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Carlyle and the Search for Authority
Chris R. Vanden Bossche
Chris R. Vanden Bossche’s Carlyle and the Search for Authority demonstrates how Thomas Carlyle, in virtually all his writings, conducted a search for a new center of social and political authority that would fit his changing world.
To Carlyle and his contemporaries, the nineteenth century constituted a crisis of authority. The old centers of hierarchical political order and western Christianity were giving way to democracy and atheism. Carlyle believed he could find in literature the lost authority of the sociopolitical order. However, he eventually came to recognize a contradiction in this view of literature. Instead of encouraging a reshaping of the public domain, literature encouraged a withdrawal to an idyllic alternative world. It was, therefore, impotent.
Carlyle’s problem for the remainder of his career was to figure out how authors could give their writings sufficient authority so that they would be listened to at all. The best an author could hope to do was to spur action in the domain where real power resided—politics—and, in his later writings, Carlyle turned to such models of political authority as Abbot Samson, Oliver Cromwell, and Frederick the Great.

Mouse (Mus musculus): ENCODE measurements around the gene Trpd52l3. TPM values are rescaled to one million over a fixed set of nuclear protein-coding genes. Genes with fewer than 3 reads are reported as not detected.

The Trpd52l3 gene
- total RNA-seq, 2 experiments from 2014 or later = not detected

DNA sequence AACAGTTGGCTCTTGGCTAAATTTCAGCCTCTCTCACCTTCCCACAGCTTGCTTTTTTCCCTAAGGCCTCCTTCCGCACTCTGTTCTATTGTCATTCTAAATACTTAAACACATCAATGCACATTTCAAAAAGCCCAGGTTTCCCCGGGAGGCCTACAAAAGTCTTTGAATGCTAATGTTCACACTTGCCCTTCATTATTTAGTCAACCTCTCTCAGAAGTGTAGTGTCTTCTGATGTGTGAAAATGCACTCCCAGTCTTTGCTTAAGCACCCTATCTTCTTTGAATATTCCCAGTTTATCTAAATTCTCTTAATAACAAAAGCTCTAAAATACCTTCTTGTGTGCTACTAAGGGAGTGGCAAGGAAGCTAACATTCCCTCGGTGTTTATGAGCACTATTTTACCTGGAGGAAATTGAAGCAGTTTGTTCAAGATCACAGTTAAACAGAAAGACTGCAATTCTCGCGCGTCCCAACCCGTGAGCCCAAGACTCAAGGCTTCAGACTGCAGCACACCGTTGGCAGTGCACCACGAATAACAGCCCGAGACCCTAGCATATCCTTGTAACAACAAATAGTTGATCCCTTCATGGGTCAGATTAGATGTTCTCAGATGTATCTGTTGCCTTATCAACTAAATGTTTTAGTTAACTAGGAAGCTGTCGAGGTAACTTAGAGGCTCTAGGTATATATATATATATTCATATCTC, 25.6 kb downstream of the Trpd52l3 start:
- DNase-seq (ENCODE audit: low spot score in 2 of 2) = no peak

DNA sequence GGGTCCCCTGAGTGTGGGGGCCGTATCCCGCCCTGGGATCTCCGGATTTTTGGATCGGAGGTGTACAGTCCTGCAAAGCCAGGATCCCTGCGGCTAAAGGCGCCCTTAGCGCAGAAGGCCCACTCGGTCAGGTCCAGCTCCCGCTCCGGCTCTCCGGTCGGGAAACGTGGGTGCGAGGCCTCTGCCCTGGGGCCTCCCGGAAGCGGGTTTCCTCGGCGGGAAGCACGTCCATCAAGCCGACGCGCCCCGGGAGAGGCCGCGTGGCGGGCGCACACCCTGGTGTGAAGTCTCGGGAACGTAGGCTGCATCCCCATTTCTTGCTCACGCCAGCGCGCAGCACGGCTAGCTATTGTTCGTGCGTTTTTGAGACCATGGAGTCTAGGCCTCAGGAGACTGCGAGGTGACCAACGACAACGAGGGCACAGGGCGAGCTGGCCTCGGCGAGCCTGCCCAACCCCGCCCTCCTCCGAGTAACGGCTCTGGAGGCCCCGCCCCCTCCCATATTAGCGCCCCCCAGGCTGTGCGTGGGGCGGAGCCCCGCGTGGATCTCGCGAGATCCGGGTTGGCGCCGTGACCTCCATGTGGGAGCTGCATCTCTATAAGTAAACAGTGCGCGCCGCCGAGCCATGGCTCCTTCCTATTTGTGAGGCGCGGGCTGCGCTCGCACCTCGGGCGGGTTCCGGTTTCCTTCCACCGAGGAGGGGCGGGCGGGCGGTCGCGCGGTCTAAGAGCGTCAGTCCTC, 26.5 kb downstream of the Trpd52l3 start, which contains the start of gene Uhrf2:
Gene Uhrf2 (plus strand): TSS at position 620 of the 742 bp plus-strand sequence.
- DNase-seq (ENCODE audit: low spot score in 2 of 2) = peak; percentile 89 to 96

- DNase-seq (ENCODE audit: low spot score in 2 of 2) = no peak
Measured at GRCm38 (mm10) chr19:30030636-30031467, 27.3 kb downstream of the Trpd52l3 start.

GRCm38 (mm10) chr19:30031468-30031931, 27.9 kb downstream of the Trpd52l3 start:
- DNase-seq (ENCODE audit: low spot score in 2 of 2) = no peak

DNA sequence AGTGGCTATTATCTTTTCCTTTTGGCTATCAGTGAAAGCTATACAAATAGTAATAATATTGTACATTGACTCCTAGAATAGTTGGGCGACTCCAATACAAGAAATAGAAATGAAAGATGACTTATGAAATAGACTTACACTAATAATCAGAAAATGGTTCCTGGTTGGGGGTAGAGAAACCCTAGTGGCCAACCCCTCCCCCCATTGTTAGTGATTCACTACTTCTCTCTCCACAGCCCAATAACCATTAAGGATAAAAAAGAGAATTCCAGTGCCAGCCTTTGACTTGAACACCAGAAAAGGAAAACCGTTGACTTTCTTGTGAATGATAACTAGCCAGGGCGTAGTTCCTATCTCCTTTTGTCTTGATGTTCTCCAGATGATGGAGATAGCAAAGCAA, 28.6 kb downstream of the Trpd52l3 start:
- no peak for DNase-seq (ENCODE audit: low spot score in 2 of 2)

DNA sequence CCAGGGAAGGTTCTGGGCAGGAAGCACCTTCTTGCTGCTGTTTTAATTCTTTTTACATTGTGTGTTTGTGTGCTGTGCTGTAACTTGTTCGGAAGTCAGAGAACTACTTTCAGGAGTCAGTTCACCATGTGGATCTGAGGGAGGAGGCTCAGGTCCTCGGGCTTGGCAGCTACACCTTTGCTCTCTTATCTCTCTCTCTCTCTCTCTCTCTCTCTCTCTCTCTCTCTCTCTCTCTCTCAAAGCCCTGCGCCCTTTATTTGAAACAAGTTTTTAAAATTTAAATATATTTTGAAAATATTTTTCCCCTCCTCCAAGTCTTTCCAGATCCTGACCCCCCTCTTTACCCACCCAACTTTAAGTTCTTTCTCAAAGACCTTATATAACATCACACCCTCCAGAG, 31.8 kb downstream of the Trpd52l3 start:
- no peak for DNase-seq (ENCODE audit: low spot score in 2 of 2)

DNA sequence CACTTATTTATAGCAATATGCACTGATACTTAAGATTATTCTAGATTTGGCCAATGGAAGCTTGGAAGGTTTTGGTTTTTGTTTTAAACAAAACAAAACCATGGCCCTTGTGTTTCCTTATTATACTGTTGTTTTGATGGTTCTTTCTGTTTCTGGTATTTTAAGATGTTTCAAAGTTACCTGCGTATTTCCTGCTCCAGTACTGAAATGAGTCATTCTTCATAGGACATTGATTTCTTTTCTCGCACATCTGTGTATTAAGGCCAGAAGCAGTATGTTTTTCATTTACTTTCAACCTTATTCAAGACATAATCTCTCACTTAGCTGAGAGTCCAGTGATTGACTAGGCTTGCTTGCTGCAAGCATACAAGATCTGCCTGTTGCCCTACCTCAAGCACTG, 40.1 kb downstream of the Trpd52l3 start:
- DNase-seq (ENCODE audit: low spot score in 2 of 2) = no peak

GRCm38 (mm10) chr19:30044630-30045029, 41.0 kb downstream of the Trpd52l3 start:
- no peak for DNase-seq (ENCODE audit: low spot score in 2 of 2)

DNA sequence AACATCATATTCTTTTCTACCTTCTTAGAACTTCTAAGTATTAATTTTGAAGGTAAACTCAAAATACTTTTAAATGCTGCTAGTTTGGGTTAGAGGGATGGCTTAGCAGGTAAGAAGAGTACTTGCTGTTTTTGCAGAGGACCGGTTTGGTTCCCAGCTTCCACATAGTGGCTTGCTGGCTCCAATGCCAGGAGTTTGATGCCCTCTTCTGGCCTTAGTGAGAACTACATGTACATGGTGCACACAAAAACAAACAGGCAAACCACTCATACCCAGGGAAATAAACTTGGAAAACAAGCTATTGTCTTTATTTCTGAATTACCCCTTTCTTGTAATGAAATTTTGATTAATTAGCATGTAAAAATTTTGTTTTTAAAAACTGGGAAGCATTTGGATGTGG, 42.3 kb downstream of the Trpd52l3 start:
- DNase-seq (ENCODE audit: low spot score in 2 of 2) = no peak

Carlyle’s career offers a window on Victorian social problems and the difficulties the Victorians faced in trying to solve them. One of the most famous and popular authors of the century, Carlyle was a fierce critic of middle-class cupidity and shallowness, but he was also a racist whose writings were adapted as proslavery propaganda. His inability to break out of a conception of authority that offered as alternatives only the impotency of literary culture and the power of physical force produced a problematic vision of society that has been often glossed over or ignored. Chris Vanden Bossche argues that if we do not pay attention to these questions, literature will continue to be haunted by the same charges of impotence and irresponsibility that haunted Carlyle and the Victorians.
Chris R. Vanden Bossche is associate professor of English at the
University of Notre Dame. He is the author of numerous articles about Victorian
|1991 234 pp. 6 x 9|
|Studies in Victorian Life and Literature|